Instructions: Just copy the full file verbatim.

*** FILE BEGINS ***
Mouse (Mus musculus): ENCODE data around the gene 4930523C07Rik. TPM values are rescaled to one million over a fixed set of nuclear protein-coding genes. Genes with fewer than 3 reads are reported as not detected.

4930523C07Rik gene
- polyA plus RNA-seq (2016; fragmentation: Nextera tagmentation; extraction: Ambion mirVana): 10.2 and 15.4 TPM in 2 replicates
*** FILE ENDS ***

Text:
Mouse (Mus musculus): ENCODE data around the gene 4930523C07Rik. TPM values are rescaled to one million over a fixed set of nuclear protein-coding genes. Genes with fewer than 3 reads are reported as not detected.

4930523C07Rik gene
- polyA plus RNA-seq (2016; fragmentation: Nextera tagmentation; extraction: Ambion mirVana): 10.2 and 15.4 TPM in 2 replicates